Podcast Recap: Key Takeaways from Wegmans’ Jason Wadsworth

Podcast Recap Rubicon Global Wegmans Sustainability Jason Wadsworth

Podcast Recap Rubicon Global Wegmans Sustainability Jason WadsworthTown Haul Podcast | Episode 8

  • Host: Amy Koonin (Rubicon Global)
  • Guest: Jason Wadsworth (Manager of Sustainability for Wegmans)

Wegmans is arguably the most beloved supermarket chain of all time. It’s Fortune’s #2 company to work for in 2018. It’s Consumer Reports’ top grocery store of 2017. Its products are even featured in The Office.

In addition to having a cult following, Wegmans has an exemplary commitment to sustainable practices. The Town Haul’s Amy Koonin chats with Wegmans’ Manager of Sustainability Jason Wadsworth about the supermarket’s company culture, zero waste efforts, and the Wegmans hot bar.

On what managing sustainability for Wegmans looks like:

WADSWORTH: “Back in 2007 when I started doing sustainability for Wegmans it was a pretty new concept. Before that it was called environmental recycling; reduce, reuse, recycle. Those were the terms thrown out in the late ’80s, early ’90s so when sustainability came out it was really educating about what is sustainability and learning what we were already doing at Wegmans that would be considered a sustainable business practice.

We came up with a mission statement about reducing our emissions, figuring out what’s our current footprint, reducing our waste to landfill, and providing sustainable packaging and product choices for our customers. That’s really where we’ve tried to focus these last 11 years.”

On how Wegmans decided to take on a zero waste goal:

WADSWORTH: “You’re not going to get there overnight. It’s a journey and again you have to piece it up, break it up and to manage little bits. For Wegmans we had a challenge from our senior executives.

Let’s take a store as far down that path of zero waste as we can. Like everything we’re talking about here, measurement is key. That’s where Rubicon really helps us with measurement.

We started to come up with a baseline for the test store that we were going to pilot. They were at about a 62% diversion rate. For folks out there, the diversion rate is calculated by measuring what you recycle by what you throw away. Then we just came up with a plan to try to tackle the things that were going to make the most difference.”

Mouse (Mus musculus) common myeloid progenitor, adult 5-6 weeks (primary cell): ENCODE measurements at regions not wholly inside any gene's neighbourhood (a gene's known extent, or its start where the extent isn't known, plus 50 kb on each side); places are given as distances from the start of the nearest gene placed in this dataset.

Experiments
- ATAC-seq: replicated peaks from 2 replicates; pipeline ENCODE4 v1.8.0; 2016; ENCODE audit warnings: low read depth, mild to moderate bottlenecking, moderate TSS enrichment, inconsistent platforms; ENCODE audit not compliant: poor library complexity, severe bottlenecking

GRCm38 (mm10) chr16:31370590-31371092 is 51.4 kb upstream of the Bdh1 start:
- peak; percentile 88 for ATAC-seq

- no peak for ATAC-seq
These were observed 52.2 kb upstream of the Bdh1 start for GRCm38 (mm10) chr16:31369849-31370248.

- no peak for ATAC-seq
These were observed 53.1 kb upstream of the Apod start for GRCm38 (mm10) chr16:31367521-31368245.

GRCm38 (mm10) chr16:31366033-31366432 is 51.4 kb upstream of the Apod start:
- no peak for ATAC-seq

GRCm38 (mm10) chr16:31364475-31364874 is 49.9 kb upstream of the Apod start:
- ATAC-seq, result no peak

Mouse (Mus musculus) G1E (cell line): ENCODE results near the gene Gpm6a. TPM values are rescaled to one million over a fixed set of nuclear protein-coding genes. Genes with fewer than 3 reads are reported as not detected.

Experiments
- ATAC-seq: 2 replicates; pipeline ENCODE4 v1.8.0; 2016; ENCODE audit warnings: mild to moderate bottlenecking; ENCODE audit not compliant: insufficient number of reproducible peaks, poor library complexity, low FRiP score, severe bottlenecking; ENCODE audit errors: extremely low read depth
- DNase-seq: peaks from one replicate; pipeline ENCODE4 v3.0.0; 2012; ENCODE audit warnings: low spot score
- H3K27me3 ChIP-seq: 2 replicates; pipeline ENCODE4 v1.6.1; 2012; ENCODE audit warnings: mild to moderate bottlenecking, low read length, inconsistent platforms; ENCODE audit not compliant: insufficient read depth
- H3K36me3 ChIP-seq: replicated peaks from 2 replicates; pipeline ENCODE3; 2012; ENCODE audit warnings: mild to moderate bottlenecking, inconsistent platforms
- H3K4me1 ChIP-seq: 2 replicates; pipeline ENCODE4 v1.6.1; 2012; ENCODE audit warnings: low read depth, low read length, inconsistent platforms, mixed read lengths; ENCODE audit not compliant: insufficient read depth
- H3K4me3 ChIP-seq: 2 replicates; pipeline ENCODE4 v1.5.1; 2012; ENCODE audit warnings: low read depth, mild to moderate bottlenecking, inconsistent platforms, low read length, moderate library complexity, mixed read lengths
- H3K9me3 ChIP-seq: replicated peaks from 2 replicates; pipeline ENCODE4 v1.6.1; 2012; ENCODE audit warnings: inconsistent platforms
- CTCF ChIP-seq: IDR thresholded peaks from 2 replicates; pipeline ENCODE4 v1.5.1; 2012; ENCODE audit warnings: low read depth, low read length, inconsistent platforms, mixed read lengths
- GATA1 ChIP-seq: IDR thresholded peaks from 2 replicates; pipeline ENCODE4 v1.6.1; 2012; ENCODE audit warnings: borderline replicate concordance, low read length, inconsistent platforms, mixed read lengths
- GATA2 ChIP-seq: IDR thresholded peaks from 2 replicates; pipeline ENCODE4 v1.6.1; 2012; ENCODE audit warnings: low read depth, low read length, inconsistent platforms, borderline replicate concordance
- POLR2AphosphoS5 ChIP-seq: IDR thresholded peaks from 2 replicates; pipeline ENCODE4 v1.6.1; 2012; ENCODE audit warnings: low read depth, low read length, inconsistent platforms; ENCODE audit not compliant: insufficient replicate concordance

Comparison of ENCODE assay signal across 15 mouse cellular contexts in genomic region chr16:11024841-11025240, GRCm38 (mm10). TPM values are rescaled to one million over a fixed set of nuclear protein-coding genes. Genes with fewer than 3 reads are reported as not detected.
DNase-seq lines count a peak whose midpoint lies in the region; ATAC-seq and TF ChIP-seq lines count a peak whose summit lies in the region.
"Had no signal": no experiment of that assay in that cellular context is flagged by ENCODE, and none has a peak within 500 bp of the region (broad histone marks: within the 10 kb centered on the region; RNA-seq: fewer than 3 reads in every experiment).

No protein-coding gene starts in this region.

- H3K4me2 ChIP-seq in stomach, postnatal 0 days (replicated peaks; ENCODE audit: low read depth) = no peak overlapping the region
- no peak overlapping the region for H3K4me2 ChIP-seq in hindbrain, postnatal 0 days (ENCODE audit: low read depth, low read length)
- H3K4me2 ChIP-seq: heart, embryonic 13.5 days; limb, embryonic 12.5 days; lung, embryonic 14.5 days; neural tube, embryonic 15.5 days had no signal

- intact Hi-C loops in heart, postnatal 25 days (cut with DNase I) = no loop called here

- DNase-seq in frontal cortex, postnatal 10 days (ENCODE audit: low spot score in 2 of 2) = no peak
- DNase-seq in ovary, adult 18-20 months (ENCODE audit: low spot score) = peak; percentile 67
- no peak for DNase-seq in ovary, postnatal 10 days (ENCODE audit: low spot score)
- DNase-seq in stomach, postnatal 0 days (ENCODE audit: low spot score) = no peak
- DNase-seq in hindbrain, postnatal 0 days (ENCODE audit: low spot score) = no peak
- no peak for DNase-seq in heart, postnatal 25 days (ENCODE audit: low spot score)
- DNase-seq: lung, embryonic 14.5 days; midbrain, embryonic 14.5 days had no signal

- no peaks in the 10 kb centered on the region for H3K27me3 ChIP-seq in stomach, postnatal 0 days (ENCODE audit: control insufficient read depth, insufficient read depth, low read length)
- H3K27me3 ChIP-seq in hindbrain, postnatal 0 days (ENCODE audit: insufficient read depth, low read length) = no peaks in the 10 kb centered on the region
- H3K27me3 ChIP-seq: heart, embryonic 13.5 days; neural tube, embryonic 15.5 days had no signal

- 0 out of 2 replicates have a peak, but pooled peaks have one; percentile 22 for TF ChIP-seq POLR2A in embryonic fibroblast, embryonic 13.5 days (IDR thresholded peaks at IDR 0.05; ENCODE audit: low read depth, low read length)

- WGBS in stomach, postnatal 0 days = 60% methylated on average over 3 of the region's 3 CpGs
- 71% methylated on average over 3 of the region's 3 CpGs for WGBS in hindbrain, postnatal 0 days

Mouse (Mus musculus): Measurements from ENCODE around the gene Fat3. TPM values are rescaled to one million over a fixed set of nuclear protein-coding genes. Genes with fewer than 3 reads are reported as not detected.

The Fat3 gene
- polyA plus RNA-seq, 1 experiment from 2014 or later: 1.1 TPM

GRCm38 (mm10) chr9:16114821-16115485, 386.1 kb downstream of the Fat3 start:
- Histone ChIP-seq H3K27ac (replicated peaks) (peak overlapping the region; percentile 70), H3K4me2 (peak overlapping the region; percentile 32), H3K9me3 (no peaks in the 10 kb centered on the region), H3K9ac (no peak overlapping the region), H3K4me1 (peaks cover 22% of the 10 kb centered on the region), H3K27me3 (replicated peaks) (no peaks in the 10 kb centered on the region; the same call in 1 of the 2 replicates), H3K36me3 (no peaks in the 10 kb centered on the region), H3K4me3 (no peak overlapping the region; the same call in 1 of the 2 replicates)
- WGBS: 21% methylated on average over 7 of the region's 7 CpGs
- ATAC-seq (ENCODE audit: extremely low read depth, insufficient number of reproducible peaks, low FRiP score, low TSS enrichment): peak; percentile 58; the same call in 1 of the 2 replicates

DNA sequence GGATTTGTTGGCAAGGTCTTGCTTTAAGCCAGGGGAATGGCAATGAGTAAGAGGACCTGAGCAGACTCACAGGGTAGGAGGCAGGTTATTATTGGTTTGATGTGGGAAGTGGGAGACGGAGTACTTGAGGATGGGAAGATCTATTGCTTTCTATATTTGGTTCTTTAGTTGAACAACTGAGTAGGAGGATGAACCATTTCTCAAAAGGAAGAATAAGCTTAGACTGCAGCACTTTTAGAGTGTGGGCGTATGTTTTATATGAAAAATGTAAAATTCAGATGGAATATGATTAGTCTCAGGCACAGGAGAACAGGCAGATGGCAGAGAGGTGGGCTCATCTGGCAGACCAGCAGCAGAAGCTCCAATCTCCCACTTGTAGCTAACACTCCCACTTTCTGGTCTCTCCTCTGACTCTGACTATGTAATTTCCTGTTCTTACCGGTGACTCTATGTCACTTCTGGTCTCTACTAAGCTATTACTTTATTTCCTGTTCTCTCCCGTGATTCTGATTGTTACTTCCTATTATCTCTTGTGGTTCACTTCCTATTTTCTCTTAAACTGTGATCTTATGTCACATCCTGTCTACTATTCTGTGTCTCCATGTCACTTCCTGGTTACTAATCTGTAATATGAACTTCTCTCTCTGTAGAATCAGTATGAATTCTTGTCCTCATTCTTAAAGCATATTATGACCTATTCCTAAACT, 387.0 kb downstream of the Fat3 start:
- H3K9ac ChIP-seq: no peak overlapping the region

On the misunderstanding over paper vs. plastic bags:

WADSWORTH:  “We firmly believe using a reusable bag is the best way to reduce plastic use, but the plastic bag gets a bad rap, I think, pun intended. Science has shown that the plastic bag if recycled is actually a best practice. You can use your reusable, that’s the best, plastic if you recycle it is the second best, and actually paper is the least desired option for the environment. Paper’s heavy, you’re chopping down trees to do it. It takes a lot more trucks to transport the same amount of paper as plastic.

There’s an environmental tale there that most people don’t think about and making paper is pretty dirty. You use a lot of chemicals in that water, discharge water, it goes on and on. Using plastic, as long as you recycle it, that is an environmentally-friendly practice.

What we do at Wegmans is we collect plastic bags from all our customers, combine that with what we collect in the back of the store from shrink wrap loads, grocery loads, and so on and then we’re making brand new bags right out of that material. Each one of our plastic bags has 40% post-consumer recycled content and it’s all our stuff.”

On how Wegmans walks the tightrope between sustainability and affordable prices:

WADSWORTH:   “That came up early on when we were talking about sustainability. Really we developed this mindset: it’ll be good for the environment, good for our people and our customers and good for our business, and there’s that sweet spot in the center.

We’re always looking at innovation. We’re always looking at what is the cost of that innovation and sometimes we’re taking a little longer look. Food waste, in particular, is one way that we’ve partnered with local food waste haulers in a way that has not been done before where we’re helping them compete with landfills.

We’re also building infrastructure and making sure that there are food waste haulers and processors in our environment regions so that we’re able to do the right thing with food waste which gets us down that road to zero waste a lot further.”


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